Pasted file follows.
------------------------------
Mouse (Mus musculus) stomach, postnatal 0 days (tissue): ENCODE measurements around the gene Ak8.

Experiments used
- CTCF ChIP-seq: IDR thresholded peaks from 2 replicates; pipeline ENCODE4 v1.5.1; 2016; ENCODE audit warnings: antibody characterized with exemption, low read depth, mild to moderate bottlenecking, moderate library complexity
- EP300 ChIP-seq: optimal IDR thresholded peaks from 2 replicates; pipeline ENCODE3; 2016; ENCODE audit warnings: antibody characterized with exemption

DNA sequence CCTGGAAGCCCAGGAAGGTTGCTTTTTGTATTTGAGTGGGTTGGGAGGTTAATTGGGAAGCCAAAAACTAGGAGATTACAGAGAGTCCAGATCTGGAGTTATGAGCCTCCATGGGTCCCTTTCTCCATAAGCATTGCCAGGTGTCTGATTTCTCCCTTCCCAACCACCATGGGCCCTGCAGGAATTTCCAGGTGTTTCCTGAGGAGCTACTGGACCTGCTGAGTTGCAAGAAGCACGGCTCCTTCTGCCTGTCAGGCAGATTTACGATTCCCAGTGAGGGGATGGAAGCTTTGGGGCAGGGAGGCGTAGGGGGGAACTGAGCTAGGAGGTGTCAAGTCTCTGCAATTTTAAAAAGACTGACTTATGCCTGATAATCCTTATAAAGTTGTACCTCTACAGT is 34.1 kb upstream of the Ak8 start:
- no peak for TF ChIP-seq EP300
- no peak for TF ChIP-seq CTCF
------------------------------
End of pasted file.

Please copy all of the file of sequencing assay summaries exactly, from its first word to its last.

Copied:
Mouse (Mus musculus) stomach, postnatal 0 days (tissue): ENCODE measurements around the gene Ak8.

Experiments used
- CTCF ChIP-seq: IDR thresholded peaks from 2 replicates; pipeline ENCODE4 v1.5.1; 2016; ENCODE audit warnings: antibody characterized with exemption, low read depth, mild to moderate bottlenecking, moderate library complexity
- EP300 ChIP-seq: optimal IDR thresholded peaks from 2 replicates; pipeline ENCODE3; 2016; ENCODE audit warnings: antibody characterized with exemption

DNA sequence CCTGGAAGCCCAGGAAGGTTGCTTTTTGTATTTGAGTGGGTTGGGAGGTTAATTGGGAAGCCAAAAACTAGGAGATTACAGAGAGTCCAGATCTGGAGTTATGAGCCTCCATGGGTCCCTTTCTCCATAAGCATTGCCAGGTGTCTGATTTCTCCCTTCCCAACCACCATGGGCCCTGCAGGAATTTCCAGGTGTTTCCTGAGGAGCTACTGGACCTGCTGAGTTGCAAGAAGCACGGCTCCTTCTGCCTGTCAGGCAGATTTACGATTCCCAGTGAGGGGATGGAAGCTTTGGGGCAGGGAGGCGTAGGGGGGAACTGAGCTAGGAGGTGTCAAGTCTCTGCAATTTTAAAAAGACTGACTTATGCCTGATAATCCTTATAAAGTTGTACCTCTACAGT is 34.1 kb upstream of the Ak8 start:
- no peak for TF ChIP-seq EP300
- no peak for TF ChIP-seq CTCF